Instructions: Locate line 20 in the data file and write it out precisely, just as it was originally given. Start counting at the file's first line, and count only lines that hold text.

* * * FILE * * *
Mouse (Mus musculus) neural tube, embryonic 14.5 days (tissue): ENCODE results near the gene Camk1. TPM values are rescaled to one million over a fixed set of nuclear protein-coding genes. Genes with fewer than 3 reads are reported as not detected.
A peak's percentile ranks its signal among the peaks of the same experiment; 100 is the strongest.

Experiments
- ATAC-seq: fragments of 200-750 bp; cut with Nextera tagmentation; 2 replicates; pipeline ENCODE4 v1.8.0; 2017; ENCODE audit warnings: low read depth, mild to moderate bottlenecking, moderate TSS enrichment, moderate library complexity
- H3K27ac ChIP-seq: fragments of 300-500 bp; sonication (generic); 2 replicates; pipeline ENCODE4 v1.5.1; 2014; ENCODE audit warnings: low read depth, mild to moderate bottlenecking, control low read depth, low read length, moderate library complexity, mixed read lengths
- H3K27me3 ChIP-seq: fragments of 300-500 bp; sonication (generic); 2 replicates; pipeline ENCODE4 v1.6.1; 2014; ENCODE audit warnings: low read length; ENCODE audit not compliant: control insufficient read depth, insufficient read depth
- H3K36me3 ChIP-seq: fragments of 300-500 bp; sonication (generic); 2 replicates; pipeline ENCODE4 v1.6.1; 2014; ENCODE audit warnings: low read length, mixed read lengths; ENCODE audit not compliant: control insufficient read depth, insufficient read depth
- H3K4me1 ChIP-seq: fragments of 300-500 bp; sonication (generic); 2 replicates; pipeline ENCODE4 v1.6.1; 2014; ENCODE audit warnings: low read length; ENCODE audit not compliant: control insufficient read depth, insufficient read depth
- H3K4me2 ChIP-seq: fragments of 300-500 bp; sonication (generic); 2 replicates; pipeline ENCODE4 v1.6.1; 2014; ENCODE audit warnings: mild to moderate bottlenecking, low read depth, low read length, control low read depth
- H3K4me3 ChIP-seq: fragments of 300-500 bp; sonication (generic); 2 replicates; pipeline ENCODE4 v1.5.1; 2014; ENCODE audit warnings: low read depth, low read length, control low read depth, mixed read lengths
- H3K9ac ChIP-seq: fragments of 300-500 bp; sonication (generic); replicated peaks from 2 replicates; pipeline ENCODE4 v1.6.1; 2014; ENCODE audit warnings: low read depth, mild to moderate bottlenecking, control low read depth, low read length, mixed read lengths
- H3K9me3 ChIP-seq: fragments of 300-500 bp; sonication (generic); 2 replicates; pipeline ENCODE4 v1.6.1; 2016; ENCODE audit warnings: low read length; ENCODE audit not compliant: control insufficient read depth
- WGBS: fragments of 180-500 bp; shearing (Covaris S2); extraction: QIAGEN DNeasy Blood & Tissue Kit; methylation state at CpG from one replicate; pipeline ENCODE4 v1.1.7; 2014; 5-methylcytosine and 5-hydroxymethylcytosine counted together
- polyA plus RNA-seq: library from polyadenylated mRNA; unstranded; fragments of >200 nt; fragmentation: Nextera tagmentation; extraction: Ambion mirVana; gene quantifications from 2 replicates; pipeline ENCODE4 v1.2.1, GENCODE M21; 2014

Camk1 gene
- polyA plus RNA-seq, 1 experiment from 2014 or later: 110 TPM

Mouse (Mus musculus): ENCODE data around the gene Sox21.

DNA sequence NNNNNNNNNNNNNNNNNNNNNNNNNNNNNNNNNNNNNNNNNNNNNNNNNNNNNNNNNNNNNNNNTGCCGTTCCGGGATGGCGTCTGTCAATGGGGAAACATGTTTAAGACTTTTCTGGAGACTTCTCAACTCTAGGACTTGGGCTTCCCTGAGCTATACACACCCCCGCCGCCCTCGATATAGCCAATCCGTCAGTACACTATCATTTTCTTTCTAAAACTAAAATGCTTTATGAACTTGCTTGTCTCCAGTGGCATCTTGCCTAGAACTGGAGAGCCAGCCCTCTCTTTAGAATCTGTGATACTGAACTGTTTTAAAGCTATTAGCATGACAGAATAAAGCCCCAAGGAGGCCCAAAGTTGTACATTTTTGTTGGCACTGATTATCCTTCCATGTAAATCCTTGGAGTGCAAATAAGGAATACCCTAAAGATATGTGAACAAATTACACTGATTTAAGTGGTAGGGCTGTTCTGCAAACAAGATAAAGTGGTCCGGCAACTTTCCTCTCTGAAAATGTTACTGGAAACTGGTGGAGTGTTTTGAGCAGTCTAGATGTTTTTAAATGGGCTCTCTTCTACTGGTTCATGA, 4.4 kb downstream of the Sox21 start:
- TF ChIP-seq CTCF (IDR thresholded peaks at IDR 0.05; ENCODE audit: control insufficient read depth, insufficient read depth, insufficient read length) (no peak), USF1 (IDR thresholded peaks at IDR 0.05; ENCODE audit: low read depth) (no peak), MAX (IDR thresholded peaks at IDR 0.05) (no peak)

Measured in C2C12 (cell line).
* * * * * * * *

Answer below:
Measured in C2C12 (cell line).